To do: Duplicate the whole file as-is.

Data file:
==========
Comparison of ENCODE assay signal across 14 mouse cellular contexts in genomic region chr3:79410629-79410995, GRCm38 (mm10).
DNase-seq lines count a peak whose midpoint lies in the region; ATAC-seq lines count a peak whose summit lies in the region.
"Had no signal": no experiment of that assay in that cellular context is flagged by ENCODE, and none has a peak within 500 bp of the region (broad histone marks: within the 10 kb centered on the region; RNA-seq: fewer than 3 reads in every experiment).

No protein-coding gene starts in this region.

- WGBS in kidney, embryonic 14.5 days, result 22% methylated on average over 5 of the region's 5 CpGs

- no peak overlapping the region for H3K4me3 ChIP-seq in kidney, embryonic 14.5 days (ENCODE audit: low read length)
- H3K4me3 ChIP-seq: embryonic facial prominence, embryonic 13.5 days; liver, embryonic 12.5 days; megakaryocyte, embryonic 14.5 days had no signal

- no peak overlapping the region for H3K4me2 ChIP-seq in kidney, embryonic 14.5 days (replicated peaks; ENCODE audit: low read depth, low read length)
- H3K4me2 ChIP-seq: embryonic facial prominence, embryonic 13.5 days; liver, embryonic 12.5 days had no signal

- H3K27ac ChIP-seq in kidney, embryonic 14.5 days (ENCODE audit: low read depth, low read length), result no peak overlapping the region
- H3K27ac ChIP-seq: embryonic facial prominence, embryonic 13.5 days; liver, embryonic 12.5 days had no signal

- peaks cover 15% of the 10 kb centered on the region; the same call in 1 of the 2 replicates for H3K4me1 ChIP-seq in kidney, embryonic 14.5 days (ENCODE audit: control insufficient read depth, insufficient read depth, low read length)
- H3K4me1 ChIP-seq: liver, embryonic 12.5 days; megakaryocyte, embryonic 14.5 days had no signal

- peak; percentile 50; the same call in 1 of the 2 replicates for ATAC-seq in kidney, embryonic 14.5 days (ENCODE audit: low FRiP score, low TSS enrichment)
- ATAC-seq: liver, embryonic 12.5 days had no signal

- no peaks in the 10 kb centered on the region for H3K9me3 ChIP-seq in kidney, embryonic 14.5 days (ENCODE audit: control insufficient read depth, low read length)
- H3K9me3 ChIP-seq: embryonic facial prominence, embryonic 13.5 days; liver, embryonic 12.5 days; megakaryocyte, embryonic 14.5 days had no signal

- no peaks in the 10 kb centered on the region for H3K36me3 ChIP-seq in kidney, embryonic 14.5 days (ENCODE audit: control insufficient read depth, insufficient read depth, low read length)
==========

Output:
Comparison of ENCODE assay signal across 14 mouse cellular contexts in genomic region chr3:79410629-79410995, GRCm38 (mm10).
DNase-seq lines count a peak whose midpoint lies in the region; ATAC-seq lines count a peak whose summit lies in the region.
"Had no signal": no experiment of that assay in that cellular context is flagged by ENCODE, and none has a peak within 500 bp of the region (broad histone marks: within the 10 kb centered on the region; RNA-seq: fewer than 3 reads in every experiment).

No protein-coding gene starts in this region.

- WGBS in kidney, embryonic 14.5 days, result 22% methylated on average over 5 of the region's 5 CpGs

- no peak overlapping the region for H3K4me3 ChIP-seq in kidney, embryonic 14.5 days (ENCODE audit: low read length)
- H3K4me3 ChIP-seq: embryonic facial prominence, embryonic 13.5 days; liver, embryonic 12.5 days; megakaryocyte, embryonic 14.5 days had no signal

- no peak overlapping the region for H3K4me2 ChIP-seq in kidney, embryonic 14.5 days (replicated peaks; ENCODE audit: low read depth, low read length)
- H3K4me2 ChIP-seq: embryonic facial prominence, embryonic 13.5 days; liver, embryonic 12.5 days had no signal

- H3K27ac ChIP-seq in kidney, embryonic 14.5 days (ENCODE audit: low read depth, low read length), result no peak overlapping the region
- H3K27ac ChIP-seq: embryonic facial prominence, embryonic 13.5 days; liver, embryonic 12.5 days had no signal

- peaks cover 15% of the 10 kb centered on the region; the same call in 1 of the 2 replicates for H3K4me1 ChIP-seq in kidney, embryonic 14.5 days (ENCODE audit: control insufficient read depth, insufficient read depth, low read length)
- H3K4me1 ChIP-seq: liver, embryonic 12.5 days; megakaryocyte, embryonic 14.5 days had no signal

- peak; percentile 50; the same call in 1 of the 2 replicates for ATAC-seq in kidney, embryonic 14.5 days (ENCODE audit: low FRiP score, low TSS enrichment)
- ATAC-seq: liver, embryonic 12.5 days had no signal

- no peaks in the 10 kb centered on the region for H3K9me3 ChIP-seq in kidney, embryonic 14.5 days (ENCODE audit: control insufficient read depth, low read length)
- H3K9me3 ChIP-seq: embryonic facial prominence, embryonic 13.5 days; liver, embryonic 12.5 days; megakaryocyte, embryonic 14.5 days had no signal

- no peaks in the 10 kb centered on the region for H3K36me3 ChIP-seq in kidney, embryonic 14.5 days (ENCODE audit: control insufficient read depth, insufficient read depth, low read length)